In this very readable book both authors take up the same central themes and write a response, having read the work of the other.  There is no final resolution. Readers are left to ponder well crafted arguments on both sides. The topics discussed are How do we know about Jesus?  What did Jesus do and teach?  The death of Jesus (why was he killed and what did his death mean for Christian faith); The Resurrection; Was Jesus God? The Birth of Jesus; The Second Coming  and Jesus and Christian Life.   Two very different approaches with perhaps some surprising rapprochement in the final chapter.   A very worthwhile read for thinking Christians and seekers.  5 stars.

Marcus Borg: Meeting Jesus Again for the First Time: The Historical Jesus & The Heart of Contemporary Faith, San Francisco, Harper, 1995.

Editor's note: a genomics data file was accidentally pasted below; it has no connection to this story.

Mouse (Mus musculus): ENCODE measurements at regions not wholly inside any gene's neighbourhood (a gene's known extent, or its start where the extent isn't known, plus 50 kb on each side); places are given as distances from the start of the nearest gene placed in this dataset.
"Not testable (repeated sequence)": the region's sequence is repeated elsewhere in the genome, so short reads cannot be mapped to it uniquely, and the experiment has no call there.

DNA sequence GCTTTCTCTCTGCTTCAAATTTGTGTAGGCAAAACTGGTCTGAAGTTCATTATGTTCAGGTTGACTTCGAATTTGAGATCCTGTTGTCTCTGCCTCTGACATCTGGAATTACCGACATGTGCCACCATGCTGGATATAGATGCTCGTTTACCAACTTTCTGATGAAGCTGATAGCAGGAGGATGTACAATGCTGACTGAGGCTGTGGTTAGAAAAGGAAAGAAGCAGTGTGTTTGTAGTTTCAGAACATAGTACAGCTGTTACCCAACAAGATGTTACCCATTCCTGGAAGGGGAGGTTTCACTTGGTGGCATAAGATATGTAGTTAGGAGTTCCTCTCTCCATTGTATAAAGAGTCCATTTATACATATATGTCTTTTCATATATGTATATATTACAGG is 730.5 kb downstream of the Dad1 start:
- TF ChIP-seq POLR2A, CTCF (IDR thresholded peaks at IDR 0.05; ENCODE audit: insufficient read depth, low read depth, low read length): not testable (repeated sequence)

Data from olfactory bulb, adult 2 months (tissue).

This is an earlier book than the one discussed above and written just prior to the publication of the controversial findings of the Jesus Seminar. A reader’s reception of this book will depend on the current state of their thinking.  Borg is helpful in tracing his journey from conservative Christian up bringing through to atheism and then returning to Christian faith. He writes persuasively in a way which enables him to maintain much of his liberal scepticism about many aspects of the Jesus story as recorded in the Gospels. This attempt to maintain meaning and passion for Christian belief in the midst of a materialistic and hard boiled Western thought pattern and against vocal and often poorly thought out Christian fundamentalism will be helpful to many C21st seekers after spiritual truth.